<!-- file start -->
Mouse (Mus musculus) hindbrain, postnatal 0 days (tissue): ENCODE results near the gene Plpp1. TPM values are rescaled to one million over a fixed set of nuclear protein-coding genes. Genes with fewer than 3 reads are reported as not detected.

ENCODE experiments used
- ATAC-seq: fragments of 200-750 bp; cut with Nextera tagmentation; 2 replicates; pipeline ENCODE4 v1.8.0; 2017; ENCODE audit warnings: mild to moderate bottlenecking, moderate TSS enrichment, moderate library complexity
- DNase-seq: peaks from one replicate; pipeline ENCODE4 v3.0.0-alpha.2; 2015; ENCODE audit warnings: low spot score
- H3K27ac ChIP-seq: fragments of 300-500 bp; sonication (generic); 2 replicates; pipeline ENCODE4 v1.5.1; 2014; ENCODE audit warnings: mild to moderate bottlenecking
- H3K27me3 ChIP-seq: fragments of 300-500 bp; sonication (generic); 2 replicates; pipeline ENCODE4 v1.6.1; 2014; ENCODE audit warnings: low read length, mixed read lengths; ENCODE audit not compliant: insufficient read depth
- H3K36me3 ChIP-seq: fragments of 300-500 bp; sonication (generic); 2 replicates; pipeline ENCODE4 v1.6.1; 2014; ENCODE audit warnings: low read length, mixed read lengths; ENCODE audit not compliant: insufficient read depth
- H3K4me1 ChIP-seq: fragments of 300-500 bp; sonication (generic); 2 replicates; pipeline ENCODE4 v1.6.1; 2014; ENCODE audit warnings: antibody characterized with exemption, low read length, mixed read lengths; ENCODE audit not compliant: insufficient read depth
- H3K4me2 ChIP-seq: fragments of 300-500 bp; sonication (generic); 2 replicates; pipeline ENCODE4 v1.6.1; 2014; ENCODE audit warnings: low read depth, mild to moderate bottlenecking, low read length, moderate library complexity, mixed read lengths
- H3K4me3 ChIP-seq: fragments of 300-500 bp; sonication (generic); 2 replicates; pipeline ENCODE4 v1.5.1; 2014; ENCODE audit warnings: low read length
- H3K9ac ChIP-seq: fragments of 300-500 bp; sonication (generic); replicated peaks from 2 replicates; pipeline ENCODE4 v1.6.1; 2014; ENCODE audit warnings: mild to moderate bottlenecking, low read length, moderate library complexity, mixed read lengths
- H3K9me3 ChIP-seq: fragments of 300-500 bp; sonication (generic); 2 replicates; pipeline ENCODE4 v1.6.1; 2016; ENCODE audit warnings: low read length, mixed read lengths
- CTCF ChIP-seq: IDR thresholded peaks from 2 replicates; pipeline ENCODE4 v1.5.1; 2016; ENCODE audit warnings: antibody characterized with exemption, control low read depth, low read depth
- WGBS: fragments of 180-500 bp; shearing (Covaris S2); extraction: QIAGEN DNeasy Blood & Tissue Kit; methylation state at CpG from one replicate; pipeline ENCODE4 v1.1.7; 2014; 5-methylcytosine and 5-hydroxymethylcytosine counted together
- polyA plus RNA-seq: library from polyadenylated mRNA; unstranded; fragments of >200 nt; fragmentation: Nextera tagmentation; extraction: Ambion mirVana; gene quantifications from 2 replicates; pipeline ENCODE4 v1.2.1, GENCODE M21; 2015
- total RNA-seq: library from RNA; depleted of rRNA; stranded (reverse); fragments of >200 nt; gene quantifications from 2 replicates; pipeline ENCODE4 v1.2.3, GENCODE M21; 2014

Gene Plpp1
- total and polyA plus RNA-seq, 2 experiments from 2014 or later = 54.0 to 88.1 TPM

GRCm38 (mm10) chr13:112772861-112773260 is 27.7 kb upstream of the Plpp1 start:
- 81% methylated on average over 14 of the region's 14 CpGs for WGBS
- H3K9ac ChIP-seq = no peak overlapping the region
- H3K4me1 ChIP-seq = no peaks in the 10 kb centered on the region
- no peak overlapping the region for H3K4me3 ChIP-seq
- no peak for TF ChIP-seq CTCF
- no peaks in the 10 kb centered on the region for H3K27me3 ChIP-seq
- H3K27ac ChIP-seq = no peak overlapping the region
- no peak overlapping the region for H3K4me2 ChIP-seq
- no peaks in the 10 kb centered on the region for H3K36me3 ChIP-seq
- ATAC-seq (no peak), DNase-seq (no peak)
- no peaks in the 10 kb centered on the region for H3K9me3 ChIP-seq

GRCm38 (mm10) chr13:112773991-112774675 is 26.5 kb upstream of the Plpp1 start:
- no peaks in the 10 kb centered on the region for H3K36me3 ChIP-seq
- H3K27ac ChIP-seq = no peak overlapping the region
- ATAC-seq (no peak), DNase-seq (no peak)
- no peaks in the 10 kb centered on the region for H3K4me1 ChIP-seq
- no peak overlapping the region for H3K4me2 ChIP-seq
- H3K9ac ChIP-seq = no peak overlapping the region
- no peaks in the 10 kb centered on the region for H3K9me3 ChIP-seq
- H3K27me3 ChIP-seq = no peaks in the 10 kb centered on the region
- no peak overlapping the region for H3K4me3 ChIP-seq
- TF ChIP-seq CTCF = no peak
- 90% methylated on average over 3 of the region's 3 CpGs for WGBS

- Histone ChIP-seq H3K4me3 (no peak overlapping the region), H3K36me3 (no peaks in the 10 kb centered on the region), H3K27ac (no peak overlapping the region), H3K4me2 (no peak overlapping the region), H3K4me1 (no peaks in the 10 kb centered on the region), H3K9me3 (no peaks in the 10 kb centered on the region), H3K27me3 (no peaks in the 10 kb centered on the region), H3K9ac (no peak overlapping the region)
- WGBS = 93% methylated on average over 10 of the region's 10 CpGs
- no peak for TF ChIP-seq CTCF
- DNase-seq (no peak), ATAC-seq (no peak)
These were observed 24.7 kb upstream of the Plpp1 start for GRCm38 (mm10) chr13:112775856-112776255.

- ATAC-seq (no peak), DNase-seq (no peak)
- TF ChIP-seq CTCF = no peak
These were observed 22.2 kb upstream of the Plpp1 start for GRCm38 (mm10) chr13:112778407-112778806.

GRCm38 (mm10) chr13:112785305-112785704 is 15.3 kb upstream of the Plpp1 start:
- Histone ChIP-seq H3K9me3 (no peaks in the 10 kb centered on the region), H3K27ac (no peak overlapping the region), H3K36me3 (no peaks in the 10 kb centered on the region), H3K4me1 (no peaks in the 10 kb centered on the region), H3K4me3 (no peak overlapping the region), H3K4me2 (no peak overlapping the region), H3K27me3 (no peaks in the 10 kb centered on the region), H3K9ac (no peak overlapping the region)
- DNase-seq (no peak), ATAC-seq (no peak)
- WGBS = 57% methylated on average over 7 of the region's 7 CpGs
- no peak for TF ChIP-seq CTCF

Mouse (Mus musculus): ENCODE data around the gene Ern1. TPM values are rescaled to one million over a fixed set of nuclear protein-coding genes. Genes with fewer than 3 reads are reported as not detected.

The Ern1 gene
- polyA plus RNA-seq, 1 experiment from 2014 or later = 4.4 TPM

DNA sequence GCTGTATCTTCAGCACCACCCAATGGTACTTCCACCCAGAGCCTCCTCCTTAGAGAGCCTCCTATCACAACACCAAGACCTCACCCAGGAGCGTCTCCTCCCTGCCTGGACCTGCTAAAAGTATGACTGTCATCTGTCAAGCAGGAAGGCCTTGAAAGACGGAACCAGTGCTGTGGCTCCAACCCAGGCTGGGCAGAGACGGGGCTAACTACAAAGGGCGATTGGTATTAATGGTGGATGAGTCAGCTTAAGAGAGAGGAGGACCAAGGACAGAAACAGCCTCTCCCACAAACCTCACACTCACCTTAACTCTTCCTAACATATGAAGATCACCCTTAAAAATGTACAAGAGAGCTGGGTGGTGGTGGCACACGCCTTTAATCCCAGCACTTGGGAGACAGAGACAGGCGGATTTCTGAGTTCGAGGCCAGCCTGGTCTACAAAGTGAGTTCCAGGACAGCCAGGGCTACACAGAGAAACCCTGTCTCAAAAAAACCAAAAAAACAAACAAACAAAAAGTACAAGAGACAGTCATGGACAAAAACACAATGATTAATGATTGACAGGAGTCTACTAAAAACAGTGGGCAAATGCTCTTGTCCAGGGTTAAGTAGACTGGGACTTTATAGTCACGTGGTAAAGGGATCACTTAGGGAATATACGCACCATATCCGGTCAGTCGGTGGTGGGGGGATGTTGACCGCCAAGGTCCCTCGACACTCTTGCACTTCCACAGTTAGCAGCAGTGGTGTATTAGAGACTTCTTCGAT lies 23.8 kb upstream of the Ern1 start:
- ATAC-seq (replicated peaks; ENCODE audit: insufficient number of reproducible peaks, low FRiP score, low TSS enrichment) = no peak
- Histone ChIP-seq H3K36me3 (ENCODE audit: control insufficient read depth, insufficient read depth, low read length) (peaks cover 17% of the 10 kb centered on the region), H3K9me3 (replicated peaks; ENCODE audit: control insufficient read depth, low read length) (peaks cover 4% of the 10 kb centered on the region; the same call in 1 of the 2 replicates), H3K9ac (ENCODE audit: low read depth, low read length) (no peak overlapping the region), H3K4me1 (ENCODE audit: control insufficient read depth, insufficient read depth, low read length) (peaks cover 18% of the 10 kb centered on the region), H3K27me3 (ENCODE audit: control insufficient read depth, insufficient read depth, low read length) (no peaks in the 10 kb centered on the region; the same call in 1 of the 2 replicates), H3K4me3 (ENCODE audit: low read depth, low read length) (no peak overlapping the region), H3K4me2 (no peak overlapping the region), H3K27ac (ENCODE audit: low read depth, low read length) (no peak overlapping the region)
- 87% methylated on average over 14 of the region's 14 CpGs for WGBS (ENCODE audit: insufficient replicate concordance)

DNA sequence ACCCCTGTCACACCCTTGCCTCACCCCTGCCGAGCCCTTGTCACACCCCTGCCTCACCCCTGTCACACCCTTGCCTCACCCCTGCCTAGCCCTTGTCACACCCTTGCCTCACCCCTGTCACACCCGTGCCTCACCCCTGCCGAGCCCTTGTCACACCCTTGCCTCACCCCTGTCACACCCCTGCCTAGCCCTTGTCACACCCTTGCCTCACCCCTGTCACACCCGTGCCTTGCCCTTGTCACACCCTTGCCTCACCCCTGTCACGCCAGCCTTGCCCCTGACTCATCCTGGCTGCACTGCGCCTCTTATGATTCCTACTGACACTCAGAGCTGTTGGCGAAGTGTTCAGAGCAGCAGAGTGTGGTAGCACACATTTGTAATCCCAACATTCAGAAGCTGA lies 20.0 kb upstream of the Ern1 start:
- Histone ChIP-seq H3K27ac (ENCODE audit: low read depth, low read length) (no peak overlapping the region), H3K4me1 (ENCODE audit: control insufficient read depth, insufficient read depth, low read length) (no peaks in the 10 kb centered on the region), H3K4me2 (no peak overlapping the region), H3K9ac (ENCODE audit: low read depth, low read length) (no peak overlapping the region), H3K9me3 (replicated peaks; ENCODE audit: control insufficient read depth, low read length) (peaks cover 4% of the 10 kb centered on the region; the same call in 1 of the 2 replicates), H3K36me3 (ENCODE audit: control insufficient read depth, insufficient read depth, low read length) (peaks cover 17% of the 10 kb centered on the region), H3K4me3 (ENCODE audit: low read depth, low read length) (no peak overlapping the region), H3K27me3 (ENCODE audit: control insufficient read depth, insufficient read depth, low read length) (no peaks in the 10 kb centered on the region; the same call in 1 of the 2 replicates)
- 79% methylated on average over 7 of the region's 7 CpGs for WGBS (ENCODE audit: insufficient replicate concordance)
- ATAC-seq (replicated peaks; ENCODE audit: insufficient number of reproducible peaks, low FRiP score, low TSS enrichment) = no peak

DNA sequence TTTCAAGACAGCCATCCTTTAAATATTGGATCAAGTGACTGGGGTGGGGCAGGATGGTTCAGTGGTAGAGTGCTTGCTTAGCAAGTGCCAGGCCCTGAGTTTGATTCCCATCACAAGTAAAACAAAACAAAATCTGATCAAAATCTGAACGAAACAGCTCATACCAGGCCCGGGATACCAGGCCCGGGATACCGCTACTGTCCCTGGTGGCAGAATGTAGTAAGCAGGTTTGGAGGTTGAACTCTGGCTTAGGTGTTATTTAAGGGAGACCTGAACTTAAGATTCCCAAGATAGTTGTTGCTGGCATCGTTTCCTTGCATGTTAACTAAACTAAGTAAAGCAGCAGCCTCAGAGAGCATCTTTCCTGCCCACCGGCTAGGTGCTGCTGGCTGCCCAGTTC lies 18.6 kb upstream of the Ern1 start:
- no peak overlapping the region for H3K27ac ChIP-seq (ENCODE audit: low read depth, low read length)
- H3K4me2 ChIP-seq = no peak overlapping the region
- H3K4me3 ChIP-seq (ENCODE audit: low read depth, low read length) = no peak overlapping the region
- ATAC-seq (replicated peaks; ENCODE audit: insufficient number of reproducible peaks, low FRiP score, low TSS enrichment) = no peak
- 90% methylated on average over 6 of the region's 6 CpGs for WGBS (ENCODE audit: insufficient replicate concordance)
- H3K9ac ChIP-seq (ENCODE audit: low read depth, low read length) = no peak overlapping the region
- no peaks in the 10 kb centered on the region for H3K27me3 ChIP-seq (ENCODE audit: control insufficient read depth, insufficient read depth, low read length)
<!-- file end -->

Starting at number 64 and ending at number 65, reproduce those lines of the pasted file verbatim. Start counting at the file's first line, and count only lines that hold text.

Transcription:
- Histone ChIP-seq H3K27ac (ENCODE audit: low read depth, low read length) (no peak overlapping the region), H3K4me1 (ENCODE audit: control insufficient read depth, insufficient read depth, low read length) (no peaks in the 10 kb centered on the region), H3K4me2 (no peak overlapping the region), H3K9ac (ENCODE audit: low read depth, low read length) (no peak overlapping the region), H3K9me3 (replicated peaks; ENCODE audit: control insufficient read depth, low read length) (peaks cover 4% of the 10 kb centered on the region; the same call in 1 of the 2 replicates), H3K36me3 (ENCODE audit: control insufficient read depth, insufficient read depth, low read length) (peaks cover 17% of the 10 kb centered on the region), H3K4me3 (ENCODE audit: low read depth, low read length) (no peak overlapping the region), H3K27me3 (ENCODE audit: control insufficient read depth, insufficient read depth, low read length) (no peaks in the 10 kb centered on the region; the same call in 1 of the 2 replicates)
- 79% methylated on average over 7 of the region's 7 CpGs for WGBS (ENCODE audit: insufficient replicate concordance)